Engaging patients in their care through digital health interventions is possible given the widespread use of internet-based personal communication devices  and the effective use of such interventions with patients and their clinicians. Although asynchronous digital platforms can sometimes be challenging, especially in relation to technological issues [ ], successful use of these platforms has been described with patients living with diabetes [ , ], cardiovascular disease [ , ], chronic obstructive pulmonary disease [ ], and patients recovering post surgery [ - ].
The multi-service and multi-sector coordination of care after an acute event or diagnosis can be complicated for patients and caregivers to navigate. After acute care admission, patients often receive inadequate information about discharge instructions , whereas others have unanswered questions [ ]. Some studies have described how patients may experience poor retention of verbal instructions during post-discharge periods [ , ], and how effective education and written discharge instructions may help improve a patient’s understanding and facilitate transition from hospital to home [ - ]. A critical gap that has been identified is poor communication between clinicians and patients and their caregivers [ , ]. Digital health interventions can provide opportunities for ongoing support from clinicians to patients and their caregivers [ ], which can improve the overall level of communication and lead to better adherence to care instructions [ ].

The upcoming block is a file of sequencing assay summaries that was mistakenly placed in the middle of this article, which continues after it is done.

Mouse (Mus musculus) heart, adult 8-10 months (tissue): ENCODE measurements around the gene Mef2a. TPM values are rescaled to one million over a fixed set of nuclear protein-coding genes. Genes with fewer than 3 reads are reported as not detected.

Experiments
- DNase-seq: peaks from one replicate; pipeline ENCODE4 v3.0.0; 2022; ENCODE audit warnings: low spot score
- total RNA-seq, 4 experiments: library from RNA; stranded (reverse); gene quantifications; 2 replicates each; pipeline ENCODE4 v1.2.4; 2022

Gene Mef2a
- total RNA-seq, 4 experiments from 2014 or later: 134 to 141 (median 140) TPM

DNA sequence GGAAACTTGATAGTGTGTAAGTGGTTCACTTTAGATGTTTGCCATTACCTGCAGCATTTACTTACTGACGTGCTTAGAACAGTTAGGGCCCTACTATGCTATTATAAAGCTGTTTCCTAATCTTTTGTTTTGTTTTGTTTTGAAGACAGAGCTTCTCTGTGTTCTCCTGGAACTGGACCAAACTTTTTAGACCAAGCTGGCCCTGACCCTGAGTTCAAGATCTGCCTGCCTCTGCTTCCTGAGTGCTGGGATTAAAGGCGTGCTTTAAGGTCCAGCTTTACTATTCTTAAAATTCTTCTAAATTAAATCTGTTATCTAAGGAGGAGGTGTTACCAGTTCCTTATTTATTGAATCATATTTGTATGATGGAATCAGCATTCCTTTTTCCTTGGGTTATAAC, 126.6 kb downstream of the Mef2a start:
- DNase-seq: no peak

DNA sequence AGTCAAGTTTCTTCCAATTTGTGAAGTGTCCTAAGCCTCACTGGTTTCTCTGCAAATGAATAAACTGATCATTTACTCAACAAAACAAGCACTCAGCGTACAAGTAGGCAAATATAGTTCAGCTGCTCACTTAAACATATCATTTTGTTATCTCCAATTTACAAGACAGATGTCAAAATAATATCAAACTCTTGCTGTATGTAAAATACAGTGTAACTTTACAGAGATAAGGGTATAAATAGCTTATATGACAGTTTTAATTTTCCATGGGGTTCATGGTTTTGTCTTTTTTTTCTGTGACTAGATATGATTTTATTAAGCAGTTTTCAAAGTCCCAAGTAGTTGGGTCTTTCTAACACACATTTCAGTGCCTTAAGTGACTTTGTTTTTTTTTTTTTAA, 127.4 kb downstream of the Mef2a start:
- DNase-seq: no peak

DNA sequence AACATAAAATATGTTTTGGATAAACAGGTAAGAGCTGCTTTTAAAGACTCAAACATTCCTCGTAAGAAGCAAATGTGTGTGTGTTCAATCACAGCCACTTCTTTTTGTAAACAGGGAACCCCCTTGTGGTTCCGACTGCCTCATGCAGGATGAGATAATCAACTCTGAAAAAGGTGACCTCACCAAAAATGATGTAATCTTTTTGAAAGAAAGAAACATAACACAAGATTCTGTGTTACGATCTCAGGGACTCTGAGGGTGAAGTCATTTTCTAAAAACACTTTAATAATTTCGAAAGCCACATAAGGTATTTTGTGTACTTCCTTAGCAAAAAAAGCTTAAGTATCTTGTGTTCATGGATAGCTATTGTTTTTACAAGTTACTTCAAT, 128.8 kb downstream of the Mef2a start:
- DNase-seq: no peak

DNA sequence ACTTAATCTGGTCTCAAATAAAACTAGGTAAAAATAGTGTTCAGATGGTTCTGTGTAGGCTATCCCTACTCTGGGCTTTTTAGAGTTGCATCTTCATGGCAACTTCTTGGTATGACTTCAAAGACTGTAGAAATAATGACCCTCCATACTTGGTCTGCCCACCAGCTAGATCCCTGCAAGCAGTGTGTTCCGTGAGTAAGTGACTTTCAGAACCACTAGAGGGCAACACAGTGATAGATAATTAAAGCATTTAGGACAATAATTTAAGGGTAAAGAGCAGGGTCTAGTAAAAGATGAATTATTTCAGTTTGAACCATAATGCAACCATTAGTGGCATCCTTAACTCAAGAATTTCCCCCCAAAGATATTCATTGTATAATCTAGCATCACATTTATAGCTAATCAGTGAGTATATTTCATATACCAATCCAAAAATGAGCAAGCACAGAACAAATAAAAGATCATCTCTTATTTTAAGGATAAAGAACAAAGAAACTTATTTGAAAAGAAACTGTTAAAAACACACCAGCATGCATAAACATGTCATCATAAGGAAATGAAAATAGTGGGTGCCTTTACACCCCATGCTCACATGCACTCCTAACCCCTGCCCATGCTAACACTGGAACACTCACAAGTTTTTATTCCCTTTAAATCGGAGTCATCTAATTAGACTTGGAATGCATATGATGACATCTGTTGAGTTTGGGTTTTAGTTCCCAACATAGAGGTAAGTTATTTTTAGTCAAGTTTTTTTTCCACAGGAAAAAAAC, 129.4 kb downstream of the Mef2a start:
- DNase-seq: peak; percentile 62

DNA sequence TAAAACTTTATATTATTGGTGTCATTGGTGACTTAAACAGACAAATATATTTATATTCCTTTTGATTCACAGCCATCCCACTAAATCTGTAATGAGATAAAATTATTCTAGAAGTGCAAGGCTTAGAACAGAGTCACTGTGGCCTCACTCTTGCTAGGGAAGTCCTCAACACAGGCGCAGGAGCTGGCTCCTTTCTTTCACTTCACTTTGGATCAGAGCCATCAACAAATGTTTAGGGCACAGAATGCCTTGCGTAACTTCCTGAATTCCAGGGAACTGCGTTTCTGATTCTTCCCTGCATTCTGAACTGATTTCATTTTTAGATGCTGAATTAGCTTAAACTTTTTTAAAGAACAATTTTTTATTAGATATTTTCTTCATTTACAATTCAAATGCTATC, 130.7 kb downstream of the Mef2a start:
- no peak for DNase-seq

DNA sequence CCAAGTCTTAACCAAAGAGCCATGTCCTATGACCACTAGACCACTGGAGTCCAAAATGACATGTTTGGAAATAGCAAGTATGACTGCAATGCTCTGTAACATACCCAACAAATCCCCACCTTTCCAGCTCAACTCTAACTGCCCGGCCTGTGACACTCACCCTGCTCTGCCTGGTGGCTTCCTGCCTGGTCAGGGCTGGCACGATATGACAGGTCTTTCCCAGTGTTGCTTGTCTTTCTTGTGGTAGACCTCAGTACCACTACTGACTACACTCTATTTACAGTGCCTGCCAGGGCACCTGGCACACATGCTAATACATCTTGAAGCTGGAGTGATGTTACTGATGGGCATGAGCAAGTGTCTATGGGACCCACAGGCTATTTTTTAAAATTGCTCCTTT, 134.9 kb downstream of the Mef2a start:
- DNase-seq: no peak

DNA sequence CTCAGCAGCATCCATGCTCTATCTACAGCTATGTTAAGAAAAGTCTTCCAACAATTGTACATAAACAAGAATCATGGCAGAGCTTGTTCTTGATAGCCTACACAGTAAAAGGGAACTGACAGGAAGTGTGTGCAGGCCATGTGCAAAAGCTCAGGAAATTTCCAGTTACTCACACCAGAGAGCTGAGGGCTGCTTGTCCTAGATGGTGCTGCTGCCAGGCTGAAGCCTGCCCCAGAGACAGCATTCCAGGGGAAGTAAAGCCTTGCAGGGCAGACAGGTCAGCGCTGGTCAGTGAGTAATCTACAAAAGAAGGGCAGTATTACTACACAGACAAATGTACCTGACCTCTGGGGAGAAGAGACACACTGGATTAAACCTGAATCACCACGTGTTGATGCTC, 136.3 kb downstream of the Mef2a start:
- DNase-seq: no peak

The emerging research highlighting the benefits of patient engagement  reinforces the importance of developing patient-centered discharge planning processes [ ]. This may include education for patients and their caregivers regarding their health conditions, medication, and common symptoms; a mechanism for exchanging questions and obtaining feedback from patients; and guidance on when to seek appropriate medical care or follow-ups. Using integrated [ ] and holistic patient and caregiver interventions [ - , ], and digital platforms [ ] in particular, can help minimize avoidable readmissions and other challenges with the transition of patients from hospital to their homes. Digital health interventions should be inclusive and consider unique patient characteristics such as age, disability, and level of cognition to optimize success [ ]. The usability of digital health interventions for patients and clinicians is also crucial for their successful uptake [ ].